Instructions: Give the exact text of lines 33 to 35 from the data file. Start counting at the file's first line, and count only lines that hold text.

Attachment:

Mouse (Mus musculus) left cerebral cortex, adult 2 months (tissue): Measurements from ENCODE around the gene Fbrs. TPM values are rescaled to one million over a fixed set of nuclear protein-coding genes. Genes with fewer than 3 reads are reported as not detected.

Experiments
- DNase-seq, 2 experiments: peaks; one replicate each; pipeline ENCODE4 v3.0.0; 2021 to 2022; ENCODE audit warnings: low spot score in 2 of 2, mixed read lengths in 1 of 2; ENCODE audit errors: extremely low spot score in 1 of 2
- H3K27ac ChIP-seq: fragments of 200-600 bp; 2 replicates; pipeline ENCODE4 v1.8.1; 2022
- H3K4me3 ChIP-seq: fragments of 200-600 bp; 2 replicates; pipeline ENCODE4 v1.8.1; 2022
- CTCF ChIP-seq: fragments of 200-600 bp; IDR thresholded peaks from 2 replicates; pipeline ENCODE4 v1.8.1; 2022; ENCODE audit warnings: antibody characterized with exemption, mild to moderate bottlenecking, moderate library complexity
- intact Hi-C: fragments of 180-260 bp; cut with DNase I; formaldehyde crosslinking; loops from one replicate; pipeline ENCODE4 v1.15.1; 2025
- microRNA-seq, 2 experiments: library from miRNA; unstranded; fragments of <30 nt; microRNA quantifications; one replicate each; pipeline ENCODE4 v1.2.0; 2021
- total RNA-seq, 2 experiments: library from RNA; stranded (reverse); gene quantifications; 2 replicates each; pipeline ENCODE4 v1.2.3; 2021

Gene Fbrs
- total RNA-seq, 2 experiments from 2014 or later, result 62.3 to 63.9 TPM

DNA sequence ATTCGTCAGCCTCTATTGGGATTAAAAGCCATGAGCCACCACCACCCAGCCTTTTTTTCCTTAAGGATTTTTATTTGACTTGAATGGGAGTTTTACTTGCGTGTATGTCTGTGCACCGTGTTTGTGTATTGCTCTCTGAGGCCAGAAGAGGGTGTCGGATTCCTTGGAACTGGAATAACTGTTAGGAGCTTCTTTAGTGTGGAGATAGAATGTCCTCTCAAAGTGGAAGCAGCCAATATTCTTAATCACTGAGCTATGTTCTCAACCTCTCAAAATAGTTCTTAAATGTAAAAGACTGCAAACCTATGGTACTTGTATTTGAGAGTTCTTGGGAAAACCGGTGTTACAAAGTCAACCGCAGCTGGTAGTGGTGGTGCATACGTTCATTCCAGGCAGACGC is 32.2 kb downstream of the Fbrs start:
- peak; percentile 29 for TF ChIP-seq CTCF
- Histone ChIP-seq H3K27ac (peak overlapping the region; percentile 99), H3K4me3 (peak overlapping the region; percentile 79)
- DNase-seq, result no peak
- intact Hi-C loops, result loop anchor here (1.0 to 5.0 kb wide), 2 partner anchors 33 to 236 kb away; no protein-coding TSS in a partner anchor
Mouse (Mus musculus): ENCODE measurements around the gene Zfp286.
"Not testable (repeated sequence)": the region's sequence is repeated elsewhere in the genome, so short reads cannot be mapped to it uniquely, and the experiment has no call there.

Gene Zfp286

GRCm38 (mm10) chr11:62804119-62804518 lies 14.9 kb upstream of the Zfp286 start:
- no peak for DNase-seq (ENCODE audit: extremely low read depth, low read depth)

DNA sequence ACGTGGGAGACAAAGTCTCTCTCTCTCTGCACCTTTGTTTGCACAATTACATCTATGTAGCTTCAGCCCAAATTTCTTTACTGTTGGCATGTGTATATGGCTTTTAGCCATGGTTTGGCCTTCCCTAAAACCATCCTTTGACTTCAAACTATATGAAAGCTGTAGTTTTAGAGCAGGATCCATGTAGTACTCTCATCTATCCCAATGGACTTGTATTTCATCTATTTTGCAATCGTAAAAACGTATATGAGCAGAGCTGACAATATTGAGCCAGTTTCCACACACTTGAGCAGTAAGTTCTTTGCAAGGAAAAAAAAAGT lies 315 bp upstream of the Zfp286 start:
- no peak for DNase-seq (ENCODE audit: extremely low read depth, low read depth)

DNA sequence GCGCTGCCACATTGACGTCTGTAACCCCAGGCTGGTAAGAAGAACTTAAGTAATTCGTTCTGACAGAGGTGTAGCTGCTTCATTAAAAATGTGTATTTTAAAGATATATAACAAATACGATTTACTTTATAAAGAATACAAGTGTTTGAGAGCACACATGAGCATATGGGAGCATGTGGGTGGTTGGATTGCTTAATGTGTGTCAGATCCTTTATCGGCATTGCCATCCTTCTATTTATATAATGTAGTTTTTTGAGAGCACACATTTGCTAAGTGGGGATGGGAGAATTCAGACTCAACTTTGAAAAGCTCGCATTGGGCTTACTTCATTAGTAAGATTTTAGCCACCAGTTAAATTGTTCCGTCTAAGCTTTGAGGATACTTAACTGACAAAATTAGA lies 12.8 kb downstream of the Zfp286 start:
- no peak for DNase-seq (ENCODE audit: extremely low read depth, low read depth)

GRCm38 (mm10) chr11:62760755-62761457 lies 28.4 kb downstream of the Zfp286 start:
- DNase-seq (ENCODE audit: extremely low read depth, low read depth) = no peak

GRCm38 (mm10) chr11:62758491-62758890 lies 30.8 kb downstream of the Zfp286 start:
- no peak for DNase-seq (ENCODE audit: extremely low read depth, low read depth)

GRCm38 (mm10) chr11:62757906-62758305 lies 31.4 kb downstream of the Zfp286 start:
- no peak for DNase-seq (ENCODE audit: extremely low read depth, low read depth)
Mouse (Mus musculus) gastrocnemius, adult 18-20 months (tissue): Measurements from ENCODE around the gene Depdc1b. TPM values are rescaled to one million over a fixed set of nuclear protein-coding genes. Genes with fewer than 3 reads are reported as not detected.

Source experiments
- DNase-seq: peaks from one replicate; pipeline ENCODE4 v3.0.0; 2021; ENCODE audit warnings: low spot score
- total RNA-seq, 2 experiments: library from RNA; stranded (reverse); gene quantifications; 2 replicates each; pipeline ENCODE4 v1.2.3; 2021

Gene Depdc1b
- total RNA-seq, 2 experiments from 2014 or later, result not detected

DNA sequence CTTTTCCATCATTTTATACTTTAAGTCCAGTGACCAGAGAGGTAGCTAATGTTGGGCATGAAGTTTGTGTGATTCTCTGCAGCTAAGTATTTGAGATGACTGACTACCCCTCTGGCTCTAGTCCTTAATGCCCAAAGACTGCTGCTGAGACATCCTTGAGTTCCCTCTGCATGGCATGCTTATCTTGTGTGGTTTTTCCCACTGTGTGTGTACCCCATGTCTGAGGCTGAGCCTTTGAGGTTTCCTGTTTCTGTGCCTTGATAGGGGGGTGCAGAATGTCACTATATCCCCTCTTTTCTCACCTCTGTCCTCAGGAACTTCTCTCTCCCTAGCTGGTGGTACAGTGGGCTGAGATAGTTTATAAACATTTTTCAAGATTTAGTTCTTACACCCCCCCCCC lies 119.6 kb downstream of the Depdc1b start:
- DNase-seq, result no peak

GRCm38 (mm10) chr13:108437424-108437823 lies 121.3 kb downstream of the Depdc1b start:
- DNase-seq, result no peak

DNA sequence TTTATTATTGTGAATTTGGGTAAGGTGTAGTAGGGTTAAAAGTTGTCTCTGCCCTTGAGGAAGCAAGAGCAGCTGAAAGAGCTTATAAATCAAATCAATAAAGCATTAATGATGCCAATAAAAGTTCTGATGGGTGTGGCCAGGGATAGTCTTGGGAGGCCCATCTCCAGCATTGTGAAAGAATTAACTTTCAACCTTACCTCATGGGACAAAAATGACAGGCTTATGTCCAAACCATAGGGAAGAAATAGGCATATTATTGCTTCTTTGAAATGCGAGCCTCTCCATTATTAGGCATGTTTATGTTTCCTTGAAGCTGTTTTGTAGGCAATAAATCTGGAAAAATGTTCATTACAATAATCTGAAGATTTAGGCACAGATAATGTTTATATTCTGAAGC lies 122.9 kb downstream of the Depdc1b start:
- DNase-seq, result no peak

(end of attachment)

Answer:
Source experiments
- DNase-seq: peaks from one replicate; pipeline ENCODE4 v3.0.0; 2021; ENCODE audit warnings: low spot score
- total RNA-seq, 2 experiments: library from RNA; stranded (reverse); gene quantifications; 2 replicates each; pipeline ENCODE4 v1.2.3; 2021